Picture credit: Police Scotland

Police Scotland must stop patronising the public

The Hate Crime And Public Order Act will waste the time of the police and endanger the freedoms of the public

Artillery Row

You may know this thing here, it’s the Hate Monster. When you’re feeling insecure, when you feel angry he’ll be there, feeding off the emotions. Getting bigger and bigger till he’s weighing you down.

He’ll make you want to have a go at somebody: a neighbor; somebody on the street; security guy on the door; somebody in the chippy; your taxi driver. He’ll make you want to vent your anger.

The Hate Monster wants you to feel that you need to show you’re better than them.


Before you know it, you’ve committed a hate crime. Doesn’t make you feel better though, does it? Maybe for a minute but then you just feel worse, don’t you? Because the hate just hangs around like a bad smell.

But it doesn’t need to be like this. You’re better than that. You’ve got all this energy so do something something positive with it. The Hate Monster doesn’t like that. In fact he hates it. 

So go on be good to yourself. Don’t feed the Hate Monster.


I’ve anglicised the script because the insincere colloquialisms were too irritating to type in full

Believe it or not, the above transcript is not taken from some god-awful educational play aimed at bored fourteen-year-olds. It’s from a public service video on Police Scotland’s official Youtube channel. Watching it is worse than it sounds on paper. I’ve anglicised the script because the insincere colloquialisms were too irritating to type in full (“Disnae make ye feel be’er does it?”). 

The Hate Monster — who, despite his fearsome name, resembles a furry red Minion — actually debuted almost a year ago but slipped under the radar (the ongoing SNP financial scandals were distracting us). He has recently, however, become a minor celebrity after journalist Alex Massie drew attention to the video in the run up to the much-derided Hate Crime And Public Order Act, fittingly due to be enforced on April Fool’s Day.

The bill was passed almost three years ago but never quite made its way fully into law because, in the words of one lawyer I spoke to, “The police don’t know what the hell to do with it”. That seems to have changed though, with Police Scotland now asserting they will investigate every alleged hate incident. Investigating actual crime, it seems, will be put on the back burner for the foreseeable. (Sorry about your burgled house, Madam, a sticker with the dictionary definition of “Woman” on it has been discovered on the side of a phone box). The bill is riddled with problems but by far the most controversial element is the expanding the definition of hate to include speech that “stirs up” hatred towards race, religion, sexuality, disability or transgender identity (we lucky ladies are getting our own problem-ridden Misogyny bill at a later date). This places the perceived hatred in the eyes of the beholder and disregards intent: if it “feels” hateful, then it will be investigated. Presumably the courts will determine whether the law was actually broken. Oh, and you can be investigated over things said in the privacy of your home.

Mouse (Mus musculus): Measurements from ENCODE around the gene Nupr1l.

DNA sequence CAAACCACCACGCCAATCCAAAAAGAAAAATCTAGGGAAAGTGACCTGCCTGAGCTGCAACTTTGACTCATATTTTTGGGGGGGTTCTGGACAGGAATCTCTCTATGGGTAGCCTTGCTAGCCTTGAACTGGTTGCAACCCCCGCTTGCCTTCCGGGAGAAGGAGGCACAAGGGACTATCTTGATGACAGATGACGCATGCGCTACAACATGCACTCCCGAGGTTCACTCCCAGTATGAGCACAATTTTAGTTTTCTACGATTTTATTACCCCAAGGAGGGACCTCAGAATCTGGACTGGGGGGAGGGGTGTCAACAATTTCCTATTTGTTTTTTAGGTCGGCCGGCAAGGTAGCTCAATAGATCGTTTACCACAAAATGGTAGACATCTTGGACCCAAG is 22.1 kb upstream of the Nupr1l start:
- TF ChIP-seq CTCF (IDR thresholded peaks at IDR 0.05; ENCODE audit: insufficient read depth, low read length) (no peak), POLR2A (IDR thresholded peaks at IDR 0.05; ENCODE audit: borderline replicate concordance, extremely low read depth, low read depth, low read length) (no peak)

Back to the Hate Monster, who has become the unofficial mascot for the bill. The puerility of the character is so audacious, I wonder if whoever dreamt him up was consciously trying to make him beyond parody. Not that it’s stopped Scots having a hearty laugh at the character’s expense, from photoshopping him into parliamentary photos to clamouring for Hate Monster merchandise (a “Don’t Feed The Hate Monster” bin is my personal favourite idea I’ve seen). Yet while I’ve chortled along with everyone else, there’s something about the Hate Monster I find quite contemptuous.

As much as the Hate Monster may look it, he was not designed via a primary school drawing competition. He was created by PR staff on the part of Police Scotland, who thought this was an appropriate marketing campaign for adults. To get to the bottom of how such a patronising campaign could be thought up, one has to ask who they envisaged it having some kind of positive effect on? The information on Police Scotland’s website indicates a notable bias towards a certain sex, class and race. The people who are apparently “Most likely to let the Hate Monster in” (actual wording) are “young men between 18-30”, who “may have deep-rooted feelings of being socially and economically disadvantaged, combined with ideas about white-male entitlement.”

It’s been pointed out that under the flimsy criteria of the pending Hate Crime bill, the campaign’s singling out of young men, allegedly poisoned by notions of their white entitlement, could qualify as “stirring up” hate (the police have promised to investigate every claim, remember!). In honesty, I could think of nothing more symbolic for the state of modern progressivism than the creators of an anti-hate campaign being investigated for hate over a problematic cartoon character. This aside, the tonal mess of the campaign speaks of a risible disdain towards this demographic. Under the section titled “Hurt People, Hurt People” (comma wrongly used), it reads: